Boston Properties and Alexandria Real Estate Equities are leasing a building under construction in South San Francisco to Genentech. It will be the first phase of a life sciences campus. The building is at 751 Gateway and is 229,000 square feet. The campus will be called Gateway Commons and is a joint venture between the two real estate firms. They expect initial occupancy toward the end of 2024. Genentech has been headquartered in South San Francisco for forty years, with a large corporate headquarters made up of 4.7 million square feet of five neighborhood hubs. The new site is about one mile’s distance from their main campus.

Mispro Biotech to Open New Facility in North Carolina in Early 2022

Mispro Biotech Services plans to open a new facility in Research Triangle Park (RTP), N.C., in early 2022. Mispro is a leading contract vivarium organization (CVO). The new facility, a full-service vivarium research facility, will be central to one of RTP’s biopark campuses.

“Since we first opened our doors here in 2013, we have seen incredible growth in the RTP cluster,” said Philippe Lamarre, chief executive officer of Mispro. “The time was right to expand into a new facility with more space and modern amenities where we can support the influx of biotechs who are seeking in vivo lab space.”

Laura Gunter, president of NCBIO, representing the life sciences industry in North Carolina, noted, “Mispro has become a cornerstone of the Triangle ecosystem as contract research and support companies are finding increased favor. Biotechs of all sizes and therapeutic disciplines are focusing more on their core competencies, which is opening the door to innovation like Mispro’s contract vivarium option. We are pleased to see their decision to expand here and support more North Carolina companies.”

BioSpace source:

https://www.biospace.com/article/life-science-companies-announce-expansion-plans-as-they-wrap-up-2021

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Government

Over 170 companies delisted from major U.S. stock exchanges in 12 months

  Over the years, United States-based exchanges have remained an attractive destination for most companies aiming to go public. With businesses jostling to join the trading platforms, the exchanges have also delisted a significant number of companies….

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Over the years, United States-based exchanges have remained an attractive destination for most companies aiming to go public. With businesses jostling to join the trading platforms, the exchanges have also delisted a significant number of companies.

According to data acquired by Finbold, a total of 179 companies have been delisted from the major United States exchanges between 2020 and 2021. In 2021, the number of companies on Nasdaq and the New York Stock Exchange (NYSE) stands at 6,000, dropping 2.89% from last year’s figure of 6,179. In 2019, the listed companies stood at 5,454.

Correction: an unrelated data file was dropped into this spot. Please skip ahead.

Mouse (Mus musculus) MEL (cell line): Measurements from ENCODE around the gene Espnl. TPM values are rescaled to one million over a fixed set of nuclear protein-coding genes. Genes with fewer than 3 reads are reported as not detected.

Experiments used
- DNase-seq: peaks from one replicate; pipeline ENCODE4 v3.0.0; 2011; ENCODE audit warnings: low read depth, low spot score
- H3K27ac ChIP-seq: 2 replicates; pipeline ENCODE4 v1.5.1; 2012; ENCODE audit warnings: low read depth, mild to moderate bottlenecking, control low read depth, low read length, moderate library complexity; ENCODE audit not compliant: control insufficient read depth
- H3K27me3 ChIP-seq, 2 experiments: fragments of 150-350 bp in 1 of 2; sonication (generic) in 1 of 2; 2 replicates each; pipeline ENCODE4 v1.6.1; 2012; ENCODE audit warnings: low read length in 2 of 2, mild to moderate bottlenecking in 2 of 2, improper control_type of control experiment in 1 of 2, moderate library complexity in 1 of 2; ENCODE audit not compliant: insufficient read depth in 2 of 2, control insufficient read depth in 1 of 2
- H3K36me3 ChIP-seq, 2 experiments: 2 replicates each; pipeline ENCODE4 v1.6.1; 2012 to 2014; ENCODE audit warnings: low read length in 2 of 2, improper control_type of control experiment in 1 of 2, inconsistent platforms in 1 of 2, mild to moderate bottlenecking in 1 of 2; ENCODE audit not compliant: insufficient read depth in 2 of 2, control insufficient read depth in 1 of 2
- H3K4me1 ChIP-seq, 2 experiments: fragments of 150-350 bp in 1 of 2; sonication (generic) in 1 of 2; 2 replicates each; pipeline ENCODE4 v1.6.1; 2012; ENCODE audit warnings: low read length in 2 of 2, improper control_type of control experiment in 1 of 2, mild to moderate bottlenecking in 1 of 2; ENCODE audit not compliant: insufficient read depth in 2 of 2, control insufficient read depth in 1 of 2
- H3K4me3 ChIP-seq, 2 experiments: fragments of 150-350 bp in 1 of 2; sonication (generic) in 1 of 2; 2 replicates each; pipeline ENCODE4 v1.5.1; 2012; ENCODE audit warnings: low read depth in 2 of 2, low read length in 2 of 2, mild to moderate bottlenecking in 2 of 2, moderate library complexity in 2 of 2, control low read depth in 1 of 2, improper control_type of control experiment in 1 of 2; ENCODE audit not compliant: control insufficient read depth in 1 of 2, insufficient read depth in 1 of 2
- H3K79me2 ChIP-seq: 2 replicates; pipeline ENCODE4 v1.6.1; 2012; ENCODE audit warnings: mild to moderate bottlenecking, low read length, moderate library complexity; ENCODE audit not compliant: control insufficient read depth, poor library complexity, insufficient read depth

NYSE recorded the highest delisting with companies on the platform, dropping 15.28% year-over-year from 2,873 to 2,434. Elsewhere, Nasdaq listed companies grew 7.86% from 3,306 to 3,566. Data on the number of listed companies on NASDAQ and NYSE is provided by The World Federation of Exchanges.

The delisting of the companies is potentially guided by basic factors such as violating listing regulations and failing to meet minimum financial standards like the inability to maintain a minimum share price, financial ratios, and sales levels. Additionally, some companies might opt for voluntary delisting motivated by the desire to trade on other exchanges.

Furthermore, the delisting on U.S. major exchanges might be due to the emergence of new alternative markets, especially in Asia. China and Hong Kong markets have become more appealing, with regulators making local listings more attractive. Over the years, exchanges in the region have strived to emerge as key players amid dominance by U.S. equity markets. As per a previous report, the U.S. controls 56% of the global stock market value.

A significant portion of the delisted companies also stems from the regulatory perspective pitting U.S. agencies and their Chinese counterparts. For instance, China Mobile Ltd, China Unicom, and China Telecom Corp announced their delisting from NYSE, citing investment restrictions dating from 2020.

Worth noting is that the delisting of firms was initiated due to strict measures put in place by the Trump administration. The current administration has left the regulations in place while proposing additional regulations. For instance, a recent regulation update by the Securities Exchange Commission requiring US-listed Chinese companies to disclose their ownership structure has led to the exit of cab-hailing company Didi from the NYSE.

Impact of pandemic on the listing of companies

The delisting also comes in the wake of the Covid-19 pandemic that resulted in economic turmoil. With the shutdown of the economy, most companies entered into bankruptcies as the stock market crashed to historical lows.